The Scenario Planning Process: Observations, Drivers, & Hypotheses

So, how can companies build early warning programs from scratch? It will require some combination of observing movements in the market, identifying critical drivers of your business, and developing plausible hypotheses about future trends that would affect them.

1. Observations

First, let’s make several general observations about the changes that have taken place in the economy due to the pandemic, as well as the way consumer behavior has trended (so far) during the recovery.

  • Pandemic spend was disproportionately on essentials vs. discretionary
  • Pandemic spend was disproportionately on products vs. services
  • Pandemic spend was disproportionately on larger retail vs. smaller retail
  • High Income (HI) millennials have shown a strong desire to spend in the recovery
  • The appeal of “value” brands continues to gain steam (brands that declare ethical, charitable, environmental, economic, or social justice values)
  • Fulfillment has substantially evolved (growth in e-commerce, curbside pickup, delivery, social media purchases, local market apps, etc.)

Both internal product performance metrics and broader data on market trends will fuel these sorts of observations. From this basic set of facts, it’s possible to imagine potential and likely future trends.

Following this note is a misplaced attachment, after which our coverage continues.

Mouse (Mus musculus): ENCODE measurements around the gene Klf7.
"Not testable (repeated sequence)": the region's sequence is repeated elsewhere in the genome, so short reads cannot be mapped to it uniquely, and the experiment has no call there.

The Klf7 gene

2. Drivers

Next, you’ll need to identify key drivers of your business. A driver could be nearly anything that’s tied tightly to growth and profitability for your particular business. Any given industry might have hundreds of potential drivers that influence the competitive outlook for companies in that market.

For instance, the widespread changes we’ve seen in fulfillment may not even be relevant if you’re an amusement park (you’re not likely to be sending products via FedEx to park guests). Consumer preference for essential spending only, however, would cut heavily into seasonal sales.

Brainstorm as many drivers as possible, then narrow the list to four or so that have the most potential to impact profitability for your organization in the near future (the next few months or years, depending on industry stability). Finally, agree upon the current status of each driver and determine the indicators that would signal a change.

At a high level, to get started, some types of industry drivers could include:

  • Consumer/buyer preferences
  • Changes in product mix (e.g., towards discretionary items)
  • Economic conditions
  • Industry-specific regulations
  • New technologies
  • Exit and entry trends
  • Supply chain changes
  • Sociopolitical pressures
  • Demographic shifts
  • Expectations regarding fulfillment
  • Brand loyalty

However, drivers should ultimately be more granular than these examples, particular to your industry, and of specific relevance to your company.  Broad, vague drivers will make it more difficult to put your unique competitive environment in perspective. For example, “New Technologies” may be too broad a category to be useful in the digital printing industry. Instead, try dividing it into more specific sub-drivers: “New Technologies – Web Tools” and “New Technologies – Delivery.”

3. Hypotheses

A scenario is a vision of a plausible future for a particular combination of identified industry drivers. These “narratives” help to challenge groupthink and organizational assumptions about the future.  Considering a series of hypothetical futures will prevent your company from fixating on one seemingly likely outcome or falling back on short-term planning (while delaying major decisions until it is too late).